“When I was 13 years-old, I felt like an outsider, but as I got older, and as a journalist, it was a great thing because being an outsider as you try to figure out other people’s experiences is a plus,” she explains.

Even after marrying her husband, Brad Raymond, Soledad kept her full name, seeing it as a moniker for her veritable personality.  She began her career as a journalist with a goal to fill in the gaps of mainstream media and report on the issues and people who are too often left out of the conversation. In doing this, she learned her unique culture and appearance could be a tool for understanding, helping her to transcend the emotional walls that block the truth and allow her to relate to a diverse population.

Although she now views her background as a platform to create change with her stories, Soledad knows not everyone is afforded the same luxuries of support and guidance growing up as a minority. Which is why in 2006 she started the Starfish Foundation to help young girls in need afford an education and reach their highest potential.

True to her character, whether speaking at women’s conferences or one-on-one with the girls at her foundation, Soledad is always real, often shrugging off her impressive resume and explaining it as a highlight reel.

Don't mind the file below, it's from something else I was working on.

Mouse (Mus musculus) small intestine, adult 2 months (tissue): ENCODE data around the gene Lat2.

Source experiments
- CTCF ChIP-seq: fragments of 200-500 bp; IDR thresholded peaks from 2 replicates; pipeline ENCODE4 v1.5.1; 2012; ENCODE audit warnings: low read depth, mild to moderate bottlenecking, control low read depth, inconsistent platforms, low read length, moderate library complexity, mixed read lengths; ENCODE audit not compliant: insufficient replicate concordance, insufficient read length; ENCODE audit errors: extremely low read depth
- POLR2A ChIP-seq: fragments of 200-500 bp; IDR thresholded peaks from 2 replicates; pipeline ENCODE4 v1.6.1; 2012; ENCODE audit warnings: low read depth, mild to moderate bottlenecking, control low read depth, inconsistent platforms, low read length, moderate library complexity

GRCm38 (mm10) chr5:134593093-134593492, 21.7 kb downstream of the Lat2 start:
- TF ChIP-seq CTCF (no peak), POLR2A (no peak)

“There’s a lot of bad and challenging things that have happened, and yeah I’d love to forget some of that stuff, but it really helps people to realize that it is not magic. I had a lot of great opportunities, some things I completely fumbled and here’s what I learned from it—I think that kind of honesty is really critical,” she explains.

While for NBC News as a producer, Soledad learned this early in her career.  On her day off, she was cleaning her office when a story broke, and she was forced to jump on a plane to cover a press conference in jeans and cowboy boots. Laughing as she defends that it was really good outfit for cleaning, she admits, not so much for a young professional producing a news story.